The Complaints Director makes the decision to refer a matter to a
hearing, normally after reviewing an
investigation report and determining that there is some evidence
of unprofessional conduct.
The Hearing Tribunal considers the evidence presented to it at the hearing by Conduct Counsel on behalf of the Complaints Director, and by the member's representative.
Hearings are part of the mandated conduct process in CARNA's governing legislation, the Health Professions Act (HPA). The hearing is held in front of the Hearing Tribunal so they can determine whether the behaviours in the allegations in the Notice to Attend have been proven; whether those behaviours amount to 'unprofessional conduct', as defined in the Health Professions Act; and, if so, what an appropriate remediation is to sufficiently ensure that the member is safe to practise.
The Tribunal makes an order that will appropriately address the behaviours, to bring the member's practice back up to standard of the profession, so that the public will receive safe, competent, compassionate, ethical nursing care.
The possible orders of the Tribunal, identified in section 82 of the Health Professions Act, include but are not limited to:
In addition, the Tribunal may order that the member pay the costs of the investigation or hearing, or both.
After the hearing, the investigated member and complainant receive a
copy of the written decision. The investigated member or the
Complaints Director may appeal
the decision of the Hearing Tribunal within 30 days of
receiving the written decision.
In addition, any person who knows the name of the member may access a copy of the decision, for five years after the hearing, on written request and after payment of a fee.
If the Hearing Tribunal has reasonable grounds to believe that the member has committed a criminal offence, the decision must be sent to the Minister of Justice and the Attorney General.
If conditions are ordered to be placed on the member's practice permit, those conditions are sent out to the member's employers and other Canadian nursing jurisdictions at the time of the Order.
Any person who knows the member's name may call CARNA and ask if there are conditions on the member's practice permit, or find the conditions on the nurse verification on the CARNA website. CARNA is required to release information regarding those conditions for as long as they remain on the practice permit. Examples of conditions are:
Once the condition has been complied with, it is removed from the member's practice permit.
The Hearing Tribunal usually orders additional publication in the form of a short summary of the unprofessional conduct and order.
A consent hearing occurs when the investigated member admits to some or all of the allegations listed in the Notice to Attend.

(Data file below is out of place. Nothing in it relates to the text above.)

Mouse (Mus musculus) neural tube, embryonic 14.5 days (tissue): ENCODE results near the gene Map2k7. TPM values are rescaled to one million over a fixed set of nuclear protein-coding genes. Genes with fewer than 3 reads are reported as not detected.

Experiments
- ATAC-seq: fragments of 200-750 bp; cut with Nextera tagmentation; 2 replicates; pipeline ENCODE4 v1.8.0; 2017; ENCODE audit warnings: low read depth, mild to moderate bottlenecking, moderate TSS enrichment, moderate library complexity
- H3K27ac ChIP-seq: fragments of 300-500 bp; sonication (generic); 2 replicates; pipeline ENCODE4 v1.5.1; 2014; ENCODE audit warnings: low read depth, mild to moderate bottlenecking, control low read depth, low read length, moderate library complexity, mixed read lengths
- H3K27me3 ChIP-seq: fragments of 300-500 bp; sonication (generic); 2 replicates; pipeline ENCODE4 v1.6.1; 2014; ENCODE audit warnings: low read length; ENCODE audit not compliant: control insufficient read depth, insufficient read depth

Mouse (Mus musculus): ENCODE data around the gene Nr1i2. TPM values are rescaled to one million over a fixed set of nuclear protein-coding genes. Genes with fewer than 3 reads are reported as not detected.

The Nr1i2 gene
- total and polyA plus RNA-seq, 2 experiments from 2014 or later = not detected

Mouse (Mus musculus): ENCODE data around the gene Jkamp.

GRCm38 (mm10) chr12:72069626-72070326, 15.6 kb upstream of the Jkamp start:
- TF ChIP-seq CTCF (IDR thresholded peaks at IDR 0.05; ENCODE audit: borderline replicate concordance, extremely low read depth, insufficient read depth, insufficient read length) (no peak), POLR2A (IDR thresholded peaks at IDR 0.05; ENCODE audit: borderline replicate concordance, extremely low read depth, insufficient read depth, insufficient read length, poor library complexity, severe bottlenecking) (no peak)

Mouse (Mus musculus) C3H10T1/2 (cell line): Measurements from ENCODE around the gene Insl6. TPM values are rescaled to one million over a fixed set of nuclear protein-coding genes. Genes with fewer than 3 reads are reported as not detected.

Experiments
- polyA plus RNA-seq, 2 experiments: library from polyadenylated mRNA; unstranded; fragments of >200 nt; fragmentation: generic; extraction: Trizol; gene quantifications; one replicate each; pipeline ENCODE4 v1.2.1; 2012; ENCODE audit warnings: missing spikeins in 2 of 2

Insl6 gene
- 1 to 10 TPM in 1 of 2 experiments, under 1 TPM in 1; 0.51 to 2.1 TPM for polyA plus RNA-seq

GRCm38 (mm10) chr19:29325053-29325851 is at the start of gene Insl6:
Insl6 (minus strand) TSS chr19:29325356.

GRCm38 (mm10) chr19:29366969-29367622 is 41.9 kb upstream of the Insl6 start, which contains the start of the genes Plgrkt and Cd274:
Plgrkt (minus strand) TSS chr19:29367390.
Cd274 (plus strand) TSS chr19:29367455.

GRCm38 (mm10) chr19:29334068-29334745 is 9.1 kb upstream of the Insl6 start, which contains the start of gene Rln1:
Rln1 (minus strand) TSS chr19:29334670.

The member, through their representative (LR or Lawyer) negotiates with Conduct Counsel of CARNA to prepare a written "Consent Agreement" which lists those allegations to which the investigated member admits and sets in writing the background information, including the relevant circumstances at the time of the behaviour. Usually, a full consent hearing includes a recommendation for an order for sanction and publication.
Both Conduct Counsel and the investigated member must be satisfied with the written agreement before they sign it. This agreement is presented to the Hearing Tribunal on the day of the hearing. The Tribunal can accept, reject or ask questions about the agreement.
No witnesses are required for a consent hearing.
A partial consent hearing occurs when there is agreement on most things, but a dispute about one aspect of the case. For example, the member may agree that the behaviour in the allegation occurred, but does not agree that the behaviour amounts to unprofessional conduct.
In this example, each side will make submissions to the Tribunal on that issue. The representative for the investigated person will make submissions to the Tribunal to persuade them that the admitted behaviour does not constitute unprofessional conduct. The Tribunal will then decide whether the behaviour is unprofessional conduct.
A contested hearing occurs when the investigated member does not admit to any or all of the allegations in the Notice to Attend.
Therefore, Conduct Counsel calls witnesses to try to provide evidence that supports that the allegations occurred and that the allegations amount to unprofessional conduct.
The investigated member is also entitled to bring witnesses to defend against the allegations.
Each side has a right to cross-examine the witnesses of the other side.
The member is a compellable witness and may be called by either side to testify.
The number of days of a contested hearing depends on a number of factors including the number of witnesses, length of examination and cross-examination of witnesses, number and complexity of applications or objections.
After hearing all the evidence, the Hearing Tribunal deliberates and makes a determination on each allegation regarding whether there will be a finding of unprofessional conduct or not. If there is a finding of unprofessional conduct on at least one allegation, the Tribunal hears submissions from each side regarding sanction and publication to be ordered. Hearings are part of the mandated conduct process in CARNA's governing legislation, the Health Professions Act.
The Tribunal may provide an oral decision at the time of the hearing. A written decision which includes reasons will also be provided in a reasonable time.